Now University of Washington scientists have found that a previously unappreciated aspect of those reactions could be key in developing more efficient energy systems.
Such systems could include, for example, solar cells that would produce more electricity from the sun's rays, or hydrogen fuel cells efficient enough for use in automobiles, said James Mayer, a UW chemistry professor.
"As we think about building a better energy future, we have to develop more efficient ways to convert chemical energy into electrical energy and vice versa," said Mayer, the corresponding author of a paper about the discovery in the June 8 edition of Science.
Chemical reactions that change the oxidation state of molecules on the surface of metal oxides historically have been seen as a transfer solely of electrons. The new research shows that, at least in some reactions, the transfer process includes coupled electrons and protons.
"Research and manufacturing have grown up around models in which electrons moved but not atoms," Mayer said. The new paper proposes a different model for certain kinds of processes, a perspective that could lead to new avenues of investigation, he said.
"In principle this is a path toward more efficient energy utilization."
Coupling the transfer of electrons with the transfer of protons could help reduce the energy barriers to chemical reactions important in many technologies. For example, using solar energy to make fuels such as hydrogen requires that electrons and protons be coupled.
The new perspective also could be important for photocatalytic chemical processes, including those designed for wastewater remediation or to create self-cleaning surfaces, such as the outside of buildings in areas with heavy industrial air pollution.
The research focused specifically on nanoparticles, measured in billionths of a meter, of titanium dioxide and zinc oxide. Titanium dioxide is the most common white pigment, used in paints, coatings, plastics, sunscreen and other materials. Zinc oxide also is used in pigments, coatings and sunscreens, as well as white athletic tape, and also is used in the manufacture of rubber, concrete and other materials. Nanocrystals were used to closely examine chemical processes at the material's surface.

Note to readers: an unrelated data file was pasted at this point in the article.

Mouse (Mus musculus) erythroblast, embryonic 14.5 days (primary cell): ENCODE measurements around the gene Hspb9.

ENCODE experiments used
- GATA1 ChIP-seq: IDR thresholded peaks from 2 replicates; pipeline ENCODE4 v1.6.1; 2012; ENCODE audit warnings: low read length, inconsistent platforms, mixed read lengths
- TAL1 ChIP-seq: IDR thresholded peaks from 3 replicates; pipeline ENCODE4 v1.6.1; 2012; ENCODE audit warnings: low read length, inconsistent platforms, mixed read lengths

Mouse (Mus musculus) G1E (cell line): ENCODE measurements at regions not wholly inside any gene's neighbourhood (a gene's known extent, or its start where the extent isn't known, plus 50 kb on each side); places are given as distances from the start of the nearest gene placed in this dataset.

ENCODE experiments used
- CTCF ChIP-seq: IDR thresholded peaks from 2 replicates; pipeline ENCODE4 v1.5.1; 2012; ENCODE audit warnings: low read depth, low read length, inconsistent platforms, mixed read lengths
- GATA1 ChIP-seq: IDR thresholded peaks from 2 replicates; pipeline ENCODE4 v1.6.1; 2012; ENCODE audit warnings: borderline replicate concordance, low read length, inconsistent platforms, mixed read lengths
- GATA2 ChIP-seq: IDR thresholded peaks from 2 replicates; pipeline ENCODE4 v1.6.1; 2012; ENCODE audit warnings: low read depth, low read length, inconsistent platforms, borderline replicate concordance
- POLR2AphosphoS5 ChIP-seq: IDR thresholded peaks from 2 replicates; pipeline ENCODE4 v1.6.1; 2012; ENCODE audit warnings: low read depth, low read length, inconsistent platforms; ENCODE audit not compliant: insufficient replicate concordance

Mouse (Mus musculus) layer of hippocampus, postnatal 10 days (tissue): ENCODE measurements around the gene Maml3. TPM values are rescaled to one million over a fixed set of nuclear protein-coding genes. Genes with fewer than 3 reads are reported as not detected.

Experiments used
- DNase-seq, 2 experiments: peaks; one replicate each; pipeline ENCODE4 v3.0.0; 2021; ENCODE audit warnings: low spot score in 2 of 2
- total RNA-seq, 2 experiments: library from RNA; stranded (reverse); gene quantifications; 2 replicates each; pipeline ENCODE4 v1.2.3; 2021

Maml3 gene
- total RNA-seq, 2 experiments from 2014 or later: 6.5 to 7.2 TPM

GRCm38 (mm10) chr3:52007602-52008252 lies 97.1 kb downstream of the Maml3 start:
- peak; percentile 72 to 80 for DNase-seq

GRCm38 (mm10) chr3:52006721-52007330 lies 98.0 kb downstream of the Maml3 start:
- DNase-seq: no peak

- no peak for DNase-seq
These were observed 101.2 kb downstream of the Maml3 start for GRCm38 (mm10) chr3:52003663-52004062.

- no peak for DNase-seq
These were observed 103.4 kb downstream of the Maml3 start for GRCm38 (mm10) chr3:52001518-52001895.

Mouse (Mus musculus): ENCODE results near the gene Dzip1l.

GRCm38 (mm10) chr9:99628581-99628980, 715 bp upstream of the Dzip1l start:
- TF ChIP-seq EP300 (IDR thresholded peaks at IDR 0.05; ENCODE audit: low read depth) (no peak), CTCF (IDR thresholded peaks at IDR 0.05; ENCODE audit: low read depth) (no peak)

Mayer said the goal of the work is to get those working in various technological areas involving metal oxides to think in different ways about how those technologies work and how to make them more efficient.
The work also could prove important in finding more efficient ways to fuel vehicles of the future, he said. Fuel cells, for example, transform atmospheric oxygen into water by adding both electrons and protons. Coupling those added electrons and protons could make fuel cells more efficient and allow replacement of costly materials such as platinum.
"Chemical fuels are very useful, and they're not going away," Mayer said. "But how do we utilize them better in a non-fossil-fuel world?"
Co-authors of the Science paper are Joel Schrauben, a UW postdoctoral researcher; Rebecca Hayoun, who since has received a doctorate from the UW and is working in the private sector; UW graduate students Carolyn Valdez and Miles Braten; and Lila Fridley, an undergraduate at the Massachusetts Institute of Technology who participated as a summer researcher at UW.
The work was funded by the UW, the American Chemical Society Petroleum Research Fund, the National Science Foundation through the UW-based Center for Enabling New Technologies through Catalysis, and the U.S. Department of Energy.
For more information, contact Mayer at 206-543-2083 or firstname.lastname@example.org
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